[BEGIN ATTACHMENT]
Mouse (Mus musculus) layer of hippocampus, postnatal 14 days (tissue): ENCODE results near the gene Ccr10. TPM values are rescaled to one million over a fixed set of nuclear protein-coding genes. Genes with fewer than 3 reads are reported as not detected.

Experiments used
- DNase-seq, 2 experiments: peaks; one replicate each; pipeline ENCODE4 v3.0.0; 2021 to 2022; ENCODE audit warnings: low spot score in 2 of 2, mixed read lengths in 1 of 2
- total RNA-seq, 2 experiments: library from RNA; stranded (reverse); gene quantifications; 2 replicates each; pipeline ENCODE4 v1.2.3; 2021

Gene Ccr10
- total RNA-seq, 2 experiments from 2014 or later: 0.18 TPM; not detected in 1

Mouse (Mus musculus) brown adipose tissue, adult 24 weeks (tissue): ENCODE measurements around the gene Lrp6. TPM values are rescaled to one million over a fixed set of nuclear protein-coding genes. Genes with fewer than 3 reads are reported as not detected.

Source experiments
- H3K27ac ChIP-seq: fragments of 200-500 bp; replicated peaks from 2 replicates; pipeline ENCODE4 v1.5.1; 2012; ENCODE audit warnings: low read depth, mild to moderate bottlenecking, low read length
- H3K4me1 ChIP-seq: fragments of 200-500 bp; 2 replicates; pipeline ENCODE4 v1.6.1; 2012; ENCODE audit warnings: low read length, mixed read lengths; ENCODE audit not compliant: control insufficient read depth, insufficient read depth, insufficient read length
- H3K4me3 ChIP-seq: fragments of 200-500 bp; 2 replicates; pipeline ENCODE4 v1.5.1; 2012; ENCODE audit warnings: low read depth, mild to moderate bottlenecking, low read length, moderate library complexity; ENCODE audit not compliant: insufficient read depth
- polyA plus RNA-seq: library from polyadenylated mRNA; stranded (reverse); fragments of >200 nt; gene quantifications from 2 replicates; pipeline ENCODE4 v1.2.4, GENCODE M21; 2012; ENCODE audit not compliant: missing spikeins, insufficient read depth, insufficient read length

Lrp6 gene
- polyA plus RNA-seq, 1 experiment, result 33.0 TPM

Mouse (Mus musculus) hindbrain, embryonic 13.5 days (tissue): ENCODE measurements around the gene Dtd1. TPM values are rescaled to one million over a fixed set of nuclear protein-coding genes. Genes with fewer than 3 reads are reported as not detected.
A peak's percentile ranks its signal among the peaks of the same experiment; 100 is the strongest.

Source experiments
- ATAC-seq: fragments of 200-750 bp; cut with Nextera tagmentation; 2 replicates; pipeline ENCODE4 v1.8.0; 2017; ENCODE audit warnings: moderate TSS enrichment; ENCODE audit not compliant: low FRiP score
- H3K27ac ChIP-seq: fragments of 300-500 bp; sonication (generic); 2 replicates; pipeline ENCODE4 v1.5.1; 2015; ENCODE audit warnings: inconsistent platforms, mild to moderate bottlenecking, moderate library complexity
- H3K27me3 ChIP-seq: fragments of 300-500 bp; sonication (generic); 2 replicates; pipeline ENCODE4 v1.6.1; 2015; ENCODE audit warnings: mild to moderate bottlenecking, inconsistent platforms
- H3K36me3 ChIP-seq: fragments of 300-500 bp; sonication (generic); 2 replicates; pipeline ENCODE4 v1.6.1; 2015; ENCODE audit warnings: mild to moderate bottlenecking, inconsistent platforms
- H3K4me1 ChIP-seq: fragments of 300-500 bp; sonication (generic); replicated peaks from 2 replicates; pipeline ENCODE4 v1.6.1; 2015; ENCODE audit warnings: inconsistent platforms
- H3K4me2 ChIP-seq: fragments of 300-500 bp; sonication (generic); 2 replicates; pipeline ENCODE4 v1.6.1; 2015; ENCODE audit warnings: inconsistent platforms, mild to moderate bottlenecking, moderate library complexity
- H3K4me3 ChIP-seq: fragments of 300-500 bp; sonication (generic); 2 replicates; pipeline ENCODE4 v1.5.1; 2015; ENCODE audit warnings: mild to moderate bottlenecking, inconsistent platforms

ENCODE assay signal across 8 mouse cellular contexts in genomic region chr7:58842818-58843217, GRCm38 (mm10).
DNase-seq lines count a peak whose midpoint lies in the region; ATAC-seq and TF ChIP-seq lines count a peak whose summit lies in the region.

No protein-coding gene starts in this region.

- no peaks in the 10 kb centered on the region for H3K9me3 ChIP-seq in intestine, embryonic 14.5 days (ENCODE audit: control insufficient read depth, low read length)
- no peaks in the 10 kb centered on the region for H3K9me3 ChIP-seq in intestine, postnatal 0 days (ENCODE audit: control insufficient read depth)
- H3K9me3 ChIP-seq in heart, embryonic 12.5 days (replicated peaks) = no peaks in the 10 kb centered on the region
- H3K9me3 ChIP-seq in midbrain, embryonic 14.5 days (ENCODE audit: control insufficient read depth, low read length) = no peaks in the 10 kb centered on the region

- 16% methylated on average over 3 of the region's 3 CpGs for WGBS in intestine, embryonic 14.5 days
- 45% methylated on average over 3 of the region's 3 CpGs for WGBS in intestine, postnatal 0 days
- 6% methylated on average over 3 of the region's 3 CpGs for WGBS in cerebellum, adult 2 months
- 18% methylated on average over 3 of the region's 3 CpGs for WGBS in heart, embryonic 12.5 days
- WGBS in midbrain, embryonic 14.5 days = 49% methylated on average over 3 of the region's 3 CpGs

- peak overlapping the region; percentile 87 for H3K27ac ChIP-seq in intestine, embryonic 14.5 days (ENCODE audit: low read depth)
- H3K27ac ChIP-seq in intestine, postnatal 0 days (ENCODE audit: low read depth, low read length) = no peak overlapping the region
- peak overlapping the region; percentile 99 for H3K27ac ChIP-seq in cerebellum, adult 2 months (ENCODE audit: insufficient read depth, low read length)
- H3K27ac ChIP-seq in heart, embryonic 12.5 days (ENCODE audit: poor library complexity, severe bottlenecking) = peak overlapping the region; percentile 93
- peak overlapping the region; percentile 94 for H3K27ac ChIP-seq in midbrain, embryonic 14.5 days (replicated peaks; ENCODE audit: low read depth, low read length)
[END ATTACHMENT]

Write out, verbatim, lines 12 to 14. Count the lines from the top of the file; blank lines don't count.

- polyA plus RNA-seq: library from polyadenylated mRNA; stranded (reverse); fragments of >200 nt; gene quantifications from 2 replicates; pipeline ENCODE4 v1.2.4, GENCODE M21; 2012; ENCODE audit not compliant: missing spikeins, insufficient read depth, insufficient read length

Lrp6 gene
- polyA plus RNA-seq, 1 experiment, result 33.0 TPM